The survivors of the shooting in the suburb Chicago Independence Day parade and relatives of the victims filed lawsuits on Wednesday against the maker of the weapon that was used in the attack. The gun maker Smith & Wesson is accused of illegally advertising its products to young men who could be susceptible to committing massive violence.
The broad effort launched by hundreds of people who were victims of the Highland Park shooting, anti-gun violence advocates, and private lawyers announced on Wednesday is the latest attempt to hold gun makers accountable for mass murders despite broad protections provided to the industry under federal law.
The strategy of the group is similar to the method used by the family members of the victims of the Sandy Hook massacre in 2012. Sandy Hook school killings, in February signed an agreement of $73 million with the firearms manufacturer that manufactured the weapon used in the attack. It was thought to be the biggest settlement from a firearm manufacturer related to the mass shooting and was based on the families claim that Remington had violated Connecticut law on consumer protection in marketing its AR-15-style guns to young men who are already in danger of committing violent acts.
“The shooter did not act on his own,” stated Alla Lefkowitz, the senior director of affirmative litigation at the gun safety group Everytown. “What happened in Highland Park on July 4 was the result of deliberate choices made by certain members of the industry.”
Liz Turnipseed is among the Highland Park survivors alleging that the gun maker and the suspect shooter as well as his father and two gun dealers bear some of the blame for the shooting.
in an interview with The Associated Press this week, Turnipseed said before the shots began to sound she was having fun with her husband and three-year-old daughter, who was playing instruments in the band at high school. Turnipseed was thrown to the ground after getting shot in the pelvis. She recalls watching her daughter’s stroller lying in the back, and requesting her husband to take their daughter safely.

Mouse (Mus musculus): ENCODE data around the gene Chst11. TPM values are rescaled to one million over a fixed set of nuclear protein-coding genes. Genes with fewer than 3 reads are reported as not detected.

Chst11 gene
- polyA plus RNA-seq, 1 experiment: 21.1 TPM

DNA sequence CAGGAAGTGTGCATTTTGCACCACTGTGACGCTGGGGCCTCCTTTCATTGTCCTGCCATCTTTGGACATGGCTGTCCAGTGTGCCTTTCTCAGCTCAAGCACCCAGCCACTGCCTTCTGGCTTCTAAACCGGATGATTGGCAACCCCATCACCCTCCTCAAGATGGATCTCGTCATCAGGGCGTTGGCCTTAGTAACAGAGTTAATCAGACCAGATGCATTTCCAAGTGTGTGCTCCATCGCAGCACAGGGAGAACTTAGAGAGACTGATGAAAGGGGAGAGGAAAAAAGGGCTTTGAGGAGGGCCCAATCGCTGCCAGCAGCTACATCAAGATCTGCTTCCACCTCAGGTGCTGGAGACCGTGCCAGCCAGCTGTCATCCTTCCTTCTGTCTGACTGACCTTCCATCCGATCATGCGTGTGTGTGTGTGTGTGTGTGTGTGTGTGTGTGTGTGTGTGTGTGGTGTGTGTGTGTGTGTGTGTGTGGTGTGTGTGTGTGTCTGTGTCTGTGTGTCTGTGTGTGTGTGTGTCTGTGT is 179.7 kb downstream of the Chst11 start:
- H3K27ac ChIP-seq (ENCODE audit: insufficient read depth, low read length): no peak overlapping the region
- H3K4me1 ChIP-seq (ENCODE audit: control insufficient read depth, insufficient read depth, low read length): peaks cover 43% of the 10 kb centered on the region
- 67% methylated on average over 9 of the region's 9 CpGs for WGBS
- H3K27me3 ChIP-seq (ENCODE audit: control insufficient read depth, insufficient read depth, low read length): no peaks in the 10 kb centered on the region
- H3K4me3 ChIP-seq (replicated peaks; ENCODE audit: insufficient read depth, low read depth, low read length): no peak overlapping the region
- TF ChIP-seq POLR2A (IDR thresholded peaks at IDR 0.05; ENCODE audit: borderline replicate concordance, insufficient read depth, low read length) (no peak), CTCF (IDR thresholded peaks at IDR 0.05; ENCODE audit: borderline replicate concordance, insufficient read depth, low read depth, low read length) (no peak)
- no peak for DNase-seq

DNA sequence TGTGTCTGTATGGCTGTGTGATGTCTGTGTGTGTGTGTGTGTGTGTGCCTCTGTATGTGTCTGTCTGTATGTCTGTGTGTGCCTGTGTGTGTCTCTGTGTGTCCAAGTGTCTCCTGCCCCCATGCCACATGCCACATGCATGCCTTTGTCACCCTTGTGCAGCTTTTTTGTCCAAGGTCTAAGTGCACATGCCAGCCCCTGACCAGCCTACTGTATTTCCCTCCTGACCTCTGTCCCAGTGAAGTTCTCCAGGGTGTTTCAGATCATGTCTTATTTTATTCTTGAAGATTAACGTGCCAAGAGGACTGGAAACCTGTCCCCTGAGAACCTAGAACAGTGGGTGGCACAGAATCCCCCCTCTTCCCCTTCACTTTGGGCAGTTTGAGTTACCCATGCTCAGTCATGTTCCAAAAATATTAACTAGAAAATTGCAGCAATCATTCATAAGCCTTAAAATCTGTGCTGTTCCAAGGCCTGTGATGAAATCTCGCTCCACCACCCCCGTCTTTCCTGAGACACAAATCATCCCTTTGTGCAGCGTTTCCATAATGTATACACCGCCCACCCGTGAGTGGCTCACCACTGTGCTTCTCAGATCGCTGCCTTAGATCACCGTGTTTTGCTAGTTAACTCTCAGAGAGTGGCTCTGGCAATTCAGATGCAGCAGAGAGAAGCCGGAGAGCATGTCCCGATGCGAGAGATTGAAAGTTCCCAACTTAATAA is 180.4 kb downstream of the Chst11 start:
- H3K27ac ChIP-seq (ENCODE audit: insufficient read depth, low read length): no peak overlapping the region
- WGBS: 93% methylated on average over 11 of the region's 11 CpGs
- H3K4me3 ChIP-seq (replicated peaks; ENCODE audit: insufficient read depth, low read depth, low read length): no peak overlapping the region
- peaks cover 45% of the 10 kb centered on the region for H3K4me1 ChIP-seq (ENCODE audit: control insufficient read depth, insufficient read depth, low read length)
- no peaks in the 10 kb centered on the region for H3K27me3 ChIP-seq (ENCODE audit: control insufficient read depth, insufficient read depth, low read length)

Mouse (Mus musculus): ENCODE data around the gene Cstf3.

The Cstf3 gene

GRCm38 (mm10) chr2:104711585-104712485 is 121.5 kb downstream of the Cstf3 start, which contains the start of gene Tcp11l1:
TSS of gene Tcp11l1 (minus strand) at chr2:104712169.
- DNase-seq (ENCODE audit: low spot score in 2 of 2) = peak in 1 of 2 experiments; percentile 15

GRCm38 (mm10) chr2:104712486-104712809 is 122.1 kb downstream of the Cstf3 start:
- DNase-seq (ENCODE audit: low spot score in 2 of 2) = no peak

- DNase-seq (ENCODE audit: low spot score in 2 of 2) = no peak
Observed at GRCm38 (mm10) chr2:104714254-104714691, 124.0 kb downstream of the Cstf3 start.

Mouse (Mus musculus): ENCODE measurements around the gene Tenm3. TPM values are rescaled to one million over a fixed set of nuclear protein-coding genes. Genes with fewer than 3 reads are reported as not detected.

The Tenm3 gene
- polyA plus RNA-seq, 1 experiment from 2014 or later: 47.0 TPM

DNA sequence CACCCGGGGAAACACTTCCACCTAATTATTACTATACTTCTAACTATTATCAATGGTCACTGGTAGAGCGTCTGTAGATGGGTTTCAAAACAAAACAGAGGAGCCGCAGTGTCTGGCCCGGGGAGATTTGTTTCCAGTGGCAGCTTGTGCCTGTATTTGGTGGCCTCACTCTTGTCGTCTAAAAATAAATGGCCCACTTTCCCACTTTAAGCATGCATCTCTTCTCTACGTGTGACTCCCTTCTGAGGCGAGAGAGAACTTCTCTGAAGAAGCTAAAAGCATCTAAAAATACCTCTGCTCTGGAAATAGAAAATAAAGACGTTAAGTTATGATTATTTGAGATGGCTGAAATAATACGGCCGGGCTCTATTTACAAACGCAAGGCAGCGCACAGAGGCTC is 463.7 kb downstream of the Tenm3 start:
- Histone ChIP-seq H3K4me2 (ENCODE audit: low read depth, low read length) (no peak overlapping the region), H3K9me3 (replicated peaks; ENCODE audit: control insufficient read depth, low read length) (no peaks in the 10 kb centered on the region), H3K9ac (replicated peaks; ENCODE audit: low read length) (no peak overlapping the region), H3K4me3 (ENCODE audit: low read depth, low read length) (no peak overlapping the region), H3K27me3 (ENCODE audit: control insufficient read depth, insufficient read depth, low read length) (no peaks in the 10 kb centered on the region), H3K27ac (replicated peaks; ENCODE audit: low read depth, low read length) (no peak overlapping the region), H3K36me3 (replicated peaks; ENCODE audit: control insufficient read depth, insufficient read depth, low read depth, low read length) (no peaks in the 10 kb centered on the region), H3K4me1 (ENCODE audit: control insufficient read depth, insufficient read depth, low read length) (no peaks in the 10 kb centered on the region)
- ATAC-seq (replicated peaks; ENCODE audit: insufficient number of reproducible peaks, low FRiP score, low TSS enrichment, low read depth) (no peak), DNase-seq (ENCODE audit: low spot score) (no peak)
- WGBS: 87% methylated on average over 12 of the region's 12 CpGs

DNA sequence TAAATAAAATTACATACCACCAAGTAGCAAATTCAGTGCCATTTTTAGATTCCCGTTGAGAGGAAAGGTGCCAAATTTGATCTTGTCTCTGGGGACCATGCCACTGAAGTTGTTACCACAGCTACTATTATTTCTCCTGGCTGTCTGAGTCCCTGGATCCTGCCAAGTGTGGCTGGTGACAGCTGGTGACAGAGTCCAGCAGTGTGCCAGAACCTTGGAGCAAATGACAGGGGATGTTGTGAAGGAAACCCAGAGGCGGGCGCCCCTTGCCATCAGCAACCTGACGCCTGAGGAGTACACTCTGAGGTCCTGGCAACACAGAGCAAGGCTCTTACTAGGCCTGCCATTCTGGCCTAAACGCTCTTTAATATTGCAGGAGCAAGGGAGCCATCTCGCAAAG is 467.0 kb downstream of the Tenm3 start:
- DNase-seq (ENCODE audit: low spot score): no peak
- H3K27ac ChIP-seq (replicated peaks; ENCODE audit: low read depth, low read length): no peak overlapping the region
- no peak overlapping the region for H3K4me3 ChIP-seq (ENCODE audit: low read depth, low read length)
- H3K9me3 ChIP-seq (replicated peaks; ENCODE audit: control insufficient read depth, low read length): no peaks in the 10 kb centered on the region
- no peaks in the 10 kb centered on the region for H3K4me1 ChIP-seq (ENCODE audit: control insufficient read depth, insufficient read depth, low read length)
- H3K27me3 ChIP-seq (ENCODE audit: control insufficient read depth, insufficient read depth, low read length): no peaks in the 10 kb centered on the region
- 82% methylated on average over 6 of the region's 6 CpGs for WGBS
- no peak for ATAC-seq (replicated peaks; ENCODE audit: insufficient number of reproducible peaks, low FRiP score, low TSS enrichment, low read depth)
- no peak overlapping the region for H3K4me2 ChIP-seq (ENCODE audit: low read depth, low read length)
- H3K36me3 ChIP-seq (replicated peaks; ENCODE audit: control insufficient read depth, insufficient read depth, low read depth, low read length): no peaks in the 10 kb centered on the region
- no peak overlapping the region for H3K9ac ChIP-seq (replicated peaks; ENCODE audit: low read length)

Turnipseed told her she needed weeks of intensive wound care she expects to require a cane for a while and is currently in treatment to treat post-traumatic stress disorder. Turnipseed was also forced to hold off the embryo transfer scheduled for July 12 because her doctors are now concerned that it could be risky for her to fall pregnant.
Despite her emotional and physical stress, the Highland Park resident became determined to stand up for those who were not able to suffer the horrors of mass shootings in the U.S., particularly the 19 children and two educators who were killed in one of the elementary schools located in Uvalde, Texas, in the latter part of May.
“I had a unique opportunity to help put a real face on what these guns do to people and … give it a first-person perspective,” Turnipseed stated. “Because there aren’t a lot of us who endure. Because they’re deadly.”
The representatives of Smith & Wesson, based in Springfield, Massachusetts, did not immediately respond to requests for clarification on Wednesday.